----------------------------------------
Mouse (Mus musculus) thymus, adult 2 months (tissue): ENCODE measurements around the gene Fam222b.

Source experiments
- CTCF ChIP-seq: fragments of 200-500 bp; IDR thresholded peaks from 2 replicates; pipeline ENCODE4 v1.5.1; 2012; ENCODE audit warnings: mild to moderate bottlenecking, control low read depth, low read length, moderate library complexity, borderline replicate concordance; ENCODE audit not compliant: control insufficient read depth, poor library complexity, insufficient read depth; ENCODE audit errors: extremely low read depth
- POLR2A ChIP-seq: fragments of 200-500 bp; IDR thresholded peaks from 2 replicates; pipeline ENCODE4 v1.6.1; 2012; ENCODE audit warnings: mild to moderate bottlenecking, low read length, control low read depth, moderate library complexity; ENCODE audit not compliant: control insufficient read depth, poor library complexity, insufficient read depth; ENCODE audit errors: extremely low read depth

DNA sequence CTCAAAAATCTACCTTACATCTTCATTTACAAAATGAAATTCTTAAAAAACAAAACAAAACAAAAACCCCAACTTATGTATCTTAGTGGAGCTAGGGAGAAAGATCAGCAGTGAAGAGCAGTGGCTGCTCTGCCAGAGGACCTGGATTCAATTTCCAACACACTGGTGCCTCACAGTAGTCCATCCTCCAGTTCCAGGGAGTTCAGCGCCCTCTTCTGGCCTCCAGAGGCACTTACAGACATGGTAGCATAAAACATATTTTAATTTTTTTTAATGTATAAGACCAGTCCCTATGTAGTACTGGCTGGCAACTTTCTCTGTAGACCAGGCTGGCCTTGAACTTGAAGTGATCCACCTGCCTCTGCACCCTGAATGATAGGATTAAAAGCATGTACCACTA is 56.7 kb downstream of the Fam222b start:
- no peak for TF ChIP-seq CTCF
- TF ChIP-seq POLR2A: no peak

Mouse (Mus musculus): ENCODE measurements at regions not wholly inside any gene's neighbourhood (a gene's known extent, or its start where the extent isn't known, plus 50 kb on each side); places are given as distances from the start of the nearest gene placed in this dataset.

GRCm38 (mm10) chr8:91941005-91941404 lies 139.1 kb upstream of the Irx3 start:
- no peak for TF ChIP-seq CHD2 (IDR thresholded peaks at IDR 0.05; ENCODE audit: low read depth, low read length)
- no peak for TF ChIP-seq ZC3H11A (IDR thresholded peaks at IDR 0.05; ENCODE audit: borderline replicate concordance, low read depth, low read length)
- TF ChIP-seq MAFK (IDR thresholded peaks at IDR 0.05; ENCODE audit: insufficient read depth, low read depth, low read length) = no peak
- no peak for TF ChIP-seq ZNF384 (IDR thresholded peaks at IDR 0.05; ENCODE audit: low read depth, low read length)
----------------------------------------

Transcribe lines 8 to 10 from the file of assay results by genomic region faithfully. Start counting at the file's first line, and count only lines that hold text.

Mouse (Mus musculus): ENCODE measurements at regions not wholly inside any gene's neighbourhood (a gene's known extent, or its start where the extent isn't known, plus 50 kb on each side); places are given as distances from the start of the nearest gene placed in this dataset.

GRCm38 (mm10) chr8:91941005-91941404 lies 139.1 kb upstream of the Irx3 start:
- no peak for TF ChIP-seq CHD2 (IDR thresholded peaks at IDR 0.05; ENCODE audit: low read depth, low read length)